Northwestern Medicine scientists discovered and described a A new gene responsible for activating an aggressive subtype of small cell lung cancer, the P subtype, for which there is currently no effective treatment.
“This type of cancer is resistant to many drugs, but not many studies have looked at it,” the main Study author Lu Wang, assistant professor of biochemistry and molecular genetics at Northwestern University Feinberg School of Medicine. “By identifying this important gene, we now have a good drug target.”
“This is a great opportunity for patients It’s devastating for them and their families when we tell them there is no effective treatment for this cancer,” Wang said.
Part of the problem is that the treatment of small cell lung cancer has remained relatively unchanged, relying primarily on chemotherapy. Most patients develop chemoresistance, affecting the overall efficacy of the limited available treatment options and leading to cancer recurrence, Wang said.
Based on genome-wide CRISPR screens, scientists identified genes that are critical for this tumor subtype to thrive, says Wang important. When Wang’s team deleted the gene in vitro and in mouse small-cell lung cancer cells, the cancer cells couldn’t survive. Scientists plan to develop a drug that disrupts the function of this gene to treat this subtype of lung cancer in patients.
They named the gene POU2AF2 based on the new function reported in the new paper.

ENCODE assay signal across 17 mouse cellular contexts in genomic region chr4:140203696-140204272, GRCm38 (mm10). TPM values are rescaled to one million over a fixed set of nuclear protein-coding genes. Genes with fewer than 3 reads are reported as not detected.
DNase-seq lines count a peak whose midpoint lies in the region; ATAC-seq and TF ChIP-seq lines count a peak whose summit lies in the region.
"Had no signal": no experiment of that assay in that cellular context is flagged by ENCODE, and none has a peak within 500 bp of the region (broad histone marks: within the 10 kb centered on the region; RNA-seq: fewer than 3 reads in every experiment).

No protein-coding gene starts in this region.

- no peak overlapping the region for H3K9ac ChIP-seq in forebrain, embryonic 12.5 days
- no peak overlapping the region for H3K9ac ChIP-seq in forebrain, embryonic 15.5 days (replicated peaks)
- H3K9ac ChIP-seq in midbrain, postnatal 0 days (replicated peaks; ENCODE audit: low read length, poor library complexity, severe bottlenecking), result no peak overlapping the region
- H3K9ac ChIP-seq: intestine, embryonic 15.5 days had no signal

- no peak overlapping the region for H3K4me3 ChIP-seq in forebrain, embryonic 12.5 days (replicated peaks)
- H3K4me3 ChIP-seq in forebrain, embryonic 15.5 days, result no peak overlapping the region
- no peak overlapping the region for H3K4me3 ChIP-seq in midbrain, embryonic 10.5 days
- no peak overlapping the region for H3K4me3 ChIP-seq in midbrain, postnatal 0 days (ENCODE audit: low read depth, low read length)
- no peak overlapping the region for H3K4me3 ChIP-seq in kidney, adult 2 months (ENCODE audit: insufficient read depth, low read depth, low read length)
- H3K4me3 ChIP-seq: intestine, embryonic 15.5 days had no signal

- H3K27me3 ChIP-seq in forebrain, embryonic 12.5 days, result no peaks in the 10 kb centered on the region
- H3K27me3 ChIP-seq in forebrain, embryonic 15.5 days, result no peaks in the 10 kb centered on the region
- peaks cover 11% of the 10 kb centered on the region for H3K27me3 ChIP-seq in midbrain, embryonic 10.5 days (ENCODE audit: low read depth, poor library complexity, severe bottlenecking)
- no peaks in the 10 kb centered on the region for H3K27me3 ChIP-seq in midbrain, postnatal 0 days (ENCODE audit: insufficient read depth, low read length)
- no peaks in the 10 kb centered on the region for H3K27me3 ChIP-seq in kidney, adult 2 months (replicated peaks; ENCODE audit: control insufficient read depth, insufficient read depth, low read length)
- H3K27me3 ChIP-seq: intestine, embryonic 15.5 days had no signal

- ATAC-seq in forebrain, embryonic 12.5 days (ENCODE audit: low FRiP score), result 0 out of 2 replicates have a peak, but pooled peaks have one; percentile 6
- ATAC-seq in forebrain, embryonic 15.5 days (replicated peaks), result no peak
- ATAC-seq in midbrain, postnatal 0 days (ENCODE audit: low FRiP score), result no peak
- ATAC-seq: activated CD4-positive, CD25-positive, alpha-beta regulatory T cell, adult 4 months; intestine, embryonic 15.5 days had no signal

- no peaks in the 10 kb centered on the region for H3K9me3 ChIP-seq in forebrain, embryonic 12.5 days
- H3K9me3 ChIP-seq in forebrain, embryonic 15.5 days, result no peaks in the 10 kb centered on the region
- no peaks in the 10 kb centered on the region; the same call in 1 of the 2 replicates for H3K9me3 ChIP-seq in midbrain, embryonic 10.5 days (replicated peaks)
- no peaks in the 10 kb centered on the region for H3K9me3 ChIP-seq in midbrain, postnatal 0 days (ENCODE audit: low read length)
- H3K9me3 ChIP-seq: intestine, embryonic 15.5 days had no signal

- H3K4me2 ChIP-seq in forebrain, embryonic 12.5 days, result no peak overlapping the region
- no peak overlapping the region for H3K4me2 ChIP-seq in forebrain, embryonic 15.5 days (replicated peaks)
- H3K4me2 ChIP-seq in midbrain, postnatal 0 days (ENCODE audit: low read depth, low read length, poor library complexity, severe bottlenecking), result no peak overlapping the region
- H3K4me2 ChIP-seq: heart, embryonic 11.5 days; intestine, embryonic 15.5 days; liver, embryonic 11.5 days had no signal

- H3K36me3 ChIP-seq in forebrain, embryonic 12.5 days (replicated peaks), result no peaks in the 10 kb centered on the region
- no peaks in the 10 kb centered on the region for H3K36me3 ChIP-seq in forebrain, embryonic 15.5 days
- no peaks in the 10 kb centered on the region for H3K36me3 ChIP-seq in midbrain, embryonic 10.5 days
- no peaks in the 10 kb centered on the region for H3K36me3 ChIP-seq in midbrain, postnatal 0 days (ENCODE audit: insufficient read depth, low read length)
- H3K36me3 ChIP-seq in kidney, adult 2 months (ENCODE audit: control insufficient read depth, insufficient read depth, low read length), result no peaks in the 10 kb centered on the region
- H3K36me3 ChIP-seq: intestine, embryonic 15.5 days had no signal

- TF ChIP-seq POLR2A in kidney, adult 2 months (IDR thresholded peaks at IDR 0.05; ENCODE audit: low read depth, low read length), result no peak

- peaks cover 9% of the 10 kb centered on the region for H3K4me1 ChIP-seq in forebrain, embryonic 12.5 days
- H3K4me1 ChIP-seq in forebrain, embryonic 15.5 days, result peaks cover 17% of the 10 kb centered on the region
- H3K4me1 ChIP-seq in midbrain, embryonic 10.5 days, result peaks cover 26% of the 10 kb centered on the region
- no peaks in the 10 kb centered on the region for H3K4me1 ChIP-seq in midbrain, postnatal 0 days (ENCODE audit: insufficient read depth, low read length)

“Our ultimate goal is to implement a more personalized clinical approach to small cell lung cancer by targeting mechanisms based on tumor growth factors that regulate molecular subtypes,” said Wang, who is also a member of the Robert H. Lurie Comprehensive Cancer Center at Northwestern University.
The study will be published on October 5 in Science progress.
Lung cancer remains the leading cause of cancer death in the United States, with an estimated 131,880 deaths expected in 2022. American Cancer Society. Lung cancer kills more people each year than colon, breast and prostate cancer combined.
Despite improvements in lung cancer screening and medical advances in general, lung cancer is still primarily diagnosed in the late stages of tumor development. diagnosed. Spreads to other parts of the body, making it difficult to treat. This dilemma especially applies to small-cell lung cancer, an aggressive form of lung cancer that is diagnosed at an advanced stage in 70 percent of cases, Wang said.
The scientists’ discovery has the potential to serve as a biomarker to identify this early-stage subtype of small cell lung cancer.
More information: Aileen Szczepanski et al., POU2AF2/C11orf53 by maintaining chromatin accessibility and enhancers Activity as a coactivator of POU2F3, Science Advances (2022). DOI: 10.1126/sciadv.abq2403. www.science.org/doi/10.1126/sciadv.abq2403
Citation : Discovery of a new gene for aggressive lung cancer Targets (Oct. 5, 2022), Retrieved Oct. 19, 2022 from https://medicalxpress.com/news/2022-10-gene-aggressive-lung-cancer.html
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